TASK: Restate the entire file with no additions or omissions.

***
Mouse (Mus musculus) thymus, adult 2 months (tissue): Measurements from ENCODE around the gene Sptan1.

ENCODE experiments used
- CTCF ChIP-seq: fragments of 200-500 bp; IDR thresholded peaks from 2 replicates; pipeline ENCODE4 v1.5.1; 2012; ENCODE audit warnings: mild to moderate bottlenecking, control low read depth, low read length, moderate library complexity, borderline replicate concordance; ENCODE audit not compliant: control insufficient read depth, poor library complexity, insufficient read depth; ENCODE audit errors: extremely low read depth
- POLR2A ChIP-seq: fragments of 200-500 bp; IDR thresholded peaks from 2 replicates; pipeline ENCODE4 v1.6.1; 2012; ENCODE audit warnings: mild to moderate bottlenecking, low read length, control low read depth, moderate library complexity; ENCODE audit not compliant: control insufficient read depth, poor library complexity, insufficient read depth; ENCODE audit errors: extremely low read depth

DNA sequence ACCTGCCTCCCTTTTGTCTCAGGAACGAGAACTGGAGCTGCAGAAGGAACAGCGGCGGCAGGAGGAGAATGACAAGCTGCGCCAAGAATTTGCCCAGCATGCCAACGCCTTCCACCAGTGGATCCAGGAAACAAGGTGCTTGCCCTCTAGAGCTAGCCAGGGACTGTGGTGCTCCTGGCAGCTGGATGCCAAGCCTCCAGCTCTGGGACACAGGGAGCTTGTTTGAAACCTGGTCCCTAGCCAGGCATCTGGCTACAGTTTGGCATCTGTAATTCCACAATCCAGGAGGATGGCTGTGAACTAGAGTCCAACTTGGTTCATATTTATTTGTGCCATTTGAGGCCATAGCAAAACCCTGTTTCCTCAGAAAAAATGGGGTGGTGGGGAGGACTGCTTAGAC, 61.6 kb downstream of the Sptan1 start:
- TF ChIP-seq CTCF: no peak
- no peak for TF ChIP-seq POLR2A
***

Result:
Mouse (Mus musculus) thymus, adult 2 months (tissue): Measurements from ENCODE around the gene Sptan1.

ENCODE experiments used
- CTCF ChIP-seq: fragments of 200-500 bp; IDR thresholded peaks from 2 replicates; pipeline ENCODE4 v1.5.1; 2012; ENCODE audit warnings: mild to moderate bottlenecking, control low read depth, low read length, moderate library complexity, borderline replicate concordance; ENCODE audit not compliant: control insufficient read depth, poor library complexity, insufficient read depth; ENCODE audit errors: extremely low read depth
- POLR2A ChIP-seq: fragments of 200-500 bp; IDR thresholded peaks from 2 replicates; pipeline ENCODE4 v1.6.1; 2012; ENCODE audit warnings: mild to moderate bottlenecking, low read length, control low read depth, moderate library complexity; ENCODE audit not compliant: control insufficient read depth, poor library complexity, insufficient read depth; ENCODE audit errors: extremely low read depth

DNA sequence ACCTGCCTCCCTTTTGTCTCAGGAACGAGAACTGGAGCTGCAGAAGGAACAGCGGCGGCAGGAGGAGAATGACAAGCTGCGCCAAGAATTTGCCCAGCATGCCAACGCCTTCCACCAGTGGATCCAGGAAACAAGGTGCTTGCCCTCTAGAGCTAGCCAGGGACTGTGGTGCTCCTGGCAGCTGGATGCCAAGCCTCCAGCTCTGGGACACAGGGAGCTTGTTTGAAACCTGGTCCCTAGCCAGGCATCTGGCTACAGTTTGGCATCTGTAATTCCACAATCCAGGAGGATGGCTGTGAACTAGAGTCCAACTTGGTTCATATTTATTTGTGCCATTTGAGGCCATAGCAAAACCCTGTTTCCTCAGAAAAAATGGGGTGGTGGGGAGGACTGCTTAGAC, 61.6 kb downstream of the Sptan1 start:
- TF ChIP-seq CTCF: no peak
- no peak for TF ChIP-seq POLR2A